We recently added another horse and a half to our herd.
Meet Sackett and Wallace!
Sackett is a five-year-old gelding from the Maverick-Medicine Herd Management Area, southeast of Elko, Nevada. He was kept for a time at the Utah State Prison in Gunnison (where until recently the state ran a cooperative gentling and training program with the BLM) before being turned over to veteran colt and mustang trainer, Mario Johnson.
Johnson worked with Sackett for 100 days and competed with him at the Impact of the Horse event in Heber City, UT, placing third in the Mustang Mega event.
Wallace is an untouched, two-year-old gelded burro from the BLM’s Axtell, Utah facility.
Both were auctioned at the conclusion of the Impact of the Horse. Read more about that here.
Adding them to our herd was one of those Big Decisions we mulled over and tossed back and forth for some time. We considered:
At $7 per bale, purchasing additional hay was one of the most costly matters. Feeding our herd would now cost over $5,000 per year.
Also, with every horse comes the increased risk that someone will need a vet’s attention. At a minimum, it would cost a few hundred extra dollars to pay for annual vet visits.
As Dr. Kate Schoenhals noted in this article on Ownership, it’s a lifetime commitment. That means assessing our ability to care for them not just THIS year, but for the next 20 years. We’re old enough to have some resources and horse handling experience while still being young enough to likely outlive our charges.
Adopting a mustang or burro can be a hazardous undertaking. Self-preservation is their mantra and no amount of good will or fuzzy affection will have them suddenly melting in your arms. It takes large amounts of skill, patience, consistency, and then more skill to work with these animals. Even if they have been handled, veteran trainer Mario Johnson reminded us, ‘they’re still mustangs.’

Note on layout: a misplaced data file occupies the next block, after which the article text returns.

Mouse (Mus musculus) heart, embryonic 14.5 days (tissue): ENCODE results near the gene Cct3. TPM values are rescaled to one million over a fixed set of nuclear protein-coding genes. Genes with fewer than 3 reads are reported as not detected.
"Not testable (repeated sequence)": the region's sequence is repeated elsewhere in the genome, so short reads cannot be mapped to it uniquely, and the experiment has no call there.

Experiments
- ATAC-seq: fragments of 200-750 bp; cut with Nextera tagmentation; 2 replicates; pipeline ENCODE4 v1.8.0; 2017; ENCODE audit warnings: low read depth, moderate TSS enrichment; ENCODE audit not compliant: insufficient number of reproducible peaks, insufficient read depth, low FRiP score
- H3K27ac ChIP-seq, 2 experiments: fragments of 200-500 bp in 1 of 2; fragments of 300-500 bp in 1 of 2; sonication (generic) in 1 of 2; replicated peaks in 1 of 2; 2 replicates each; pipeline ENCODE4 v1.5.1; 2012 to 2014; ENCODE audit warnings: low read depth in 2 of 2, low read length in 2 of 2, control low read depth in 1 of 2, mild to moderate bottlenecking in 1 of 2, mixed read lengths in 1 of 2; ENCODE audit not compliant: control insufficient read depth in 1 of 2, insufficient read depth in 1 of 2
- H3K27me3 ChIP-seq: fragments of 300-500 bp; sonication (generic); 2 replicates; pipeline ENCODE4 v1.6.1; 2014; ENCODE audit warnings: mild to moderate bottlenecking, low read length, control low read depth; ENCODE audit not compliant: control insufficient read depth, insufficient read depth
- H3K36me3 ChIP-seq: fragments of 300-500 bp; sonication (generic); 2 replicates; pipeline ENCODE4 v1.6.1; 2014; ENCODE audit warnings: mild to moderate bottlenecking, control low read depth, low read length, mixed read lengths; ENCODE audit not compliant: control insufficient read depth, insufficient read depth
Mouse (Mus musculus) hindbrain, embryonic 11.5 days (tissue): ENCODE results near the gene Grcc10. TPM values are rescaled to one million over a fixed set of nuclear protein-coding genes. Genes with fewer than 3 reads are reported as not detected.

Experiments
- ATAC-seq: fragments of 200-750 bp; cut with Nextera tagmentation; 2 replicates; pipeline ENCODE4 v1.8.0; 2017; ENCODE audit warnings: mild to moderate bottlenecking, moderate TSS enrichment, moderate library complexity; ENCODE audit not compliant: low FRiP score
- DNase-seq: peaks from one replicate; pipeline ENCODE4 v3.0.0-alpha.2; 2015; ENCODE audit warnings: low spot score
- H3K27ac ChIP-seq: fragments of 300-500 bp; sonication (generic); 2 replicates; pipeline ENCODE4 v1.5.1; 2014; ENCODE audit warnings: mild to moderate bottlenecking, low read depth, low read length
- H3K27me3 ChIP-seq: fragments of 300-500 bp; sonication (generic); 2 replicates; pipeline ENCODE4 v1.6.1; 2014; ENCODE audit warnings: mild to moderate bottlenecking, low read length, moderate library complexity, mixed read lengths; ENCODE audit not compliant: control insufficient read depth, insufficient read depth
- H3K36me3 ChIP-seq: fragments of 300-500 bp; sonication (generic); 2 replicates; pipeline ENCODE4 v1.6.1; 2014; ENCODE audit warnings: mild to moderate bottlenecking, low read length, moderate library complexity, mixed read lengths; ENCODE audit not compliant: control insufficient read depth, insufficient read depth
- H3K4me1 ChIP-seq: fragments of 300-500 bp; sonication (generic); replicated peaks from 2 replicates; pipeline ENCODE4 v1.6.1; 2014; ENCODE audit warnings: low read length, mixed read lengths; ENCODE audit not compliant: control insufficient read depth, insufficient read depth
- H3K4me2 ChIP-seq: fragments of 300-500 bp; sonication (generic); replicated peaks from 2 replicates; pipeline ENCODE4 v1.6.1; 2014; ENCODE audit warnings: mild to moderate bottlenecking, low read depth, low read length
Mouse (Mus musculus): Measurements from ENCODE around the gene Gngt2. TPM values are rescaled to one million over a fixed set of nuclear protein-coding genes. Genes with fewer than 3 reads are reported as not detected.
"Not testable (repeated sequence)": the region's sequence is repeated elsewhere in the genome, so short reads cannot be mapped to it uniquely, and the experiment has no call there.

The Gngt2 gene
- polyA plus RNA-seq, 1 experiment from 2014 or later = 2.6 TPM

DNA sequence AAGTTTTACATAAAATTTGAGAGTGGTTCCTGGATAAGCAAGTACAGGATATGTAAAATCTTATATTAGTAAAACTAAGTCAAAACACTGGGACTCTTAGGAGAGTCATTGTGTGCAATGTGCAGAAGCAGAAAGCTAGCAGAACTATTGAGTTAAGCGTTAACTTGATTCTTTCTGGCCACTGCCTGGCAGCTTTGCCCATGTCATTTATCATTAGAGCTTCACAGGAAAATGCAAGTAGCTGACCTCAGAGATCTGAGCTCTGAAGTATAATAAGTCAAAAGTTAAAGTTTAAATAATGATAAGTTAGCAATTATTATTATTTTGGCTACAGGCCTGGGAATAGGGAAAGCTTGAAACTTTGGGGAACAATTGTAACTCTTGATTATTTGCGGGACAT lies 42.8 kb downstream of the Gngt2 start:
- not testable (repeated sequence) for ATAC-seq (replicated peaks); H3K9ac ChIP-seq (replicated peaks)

West Taylor, this year’s Impact reserve champion, owns eight mustangs and told me it’s crucial to be extra attentive with them. “If you’re not there to be their partner, they will own you,” he said.
Their wildness and size played a large part in our decision to obtain a mustang with a few months of experienced handling. We have some skill, but we’re not invincible teenagers. Nor do we have the facility requirements for an unstarted mustang (namely, a sturdy roundpen with six-foot walls). The BLM relaxes their standards slightly for trained mustangs.
Having considered these pros and cons, we took a deep, mutual breath and said YES. It’s an exciting time and one that opens up plenty of learning opportunities. And we’re happy to have relieved the Wild Horse and Burro program of two of its 57,000 equines in holding.
Welcoming and introducing the new guys to our herd has been eventful. Sackett and Wallace are sharing a corral and shelter that sits within the girls’ larger pasture space. The arrangement allows them to see, smell and touch noses with each other. As time and handling progress, they’ll be turned out together.
Not wanting to lose any of the excellent start Mario Johnson gave Sackett, Steve has already ridden the dark sorrel gelding several times. He’s well-mannered but can still get nervous and spooky on the trail. There have been occasional moments of bolting and bucking. Handling his feet can be challenging. But he stands and leads beautifully.
Wallace is another story. Read more about that here.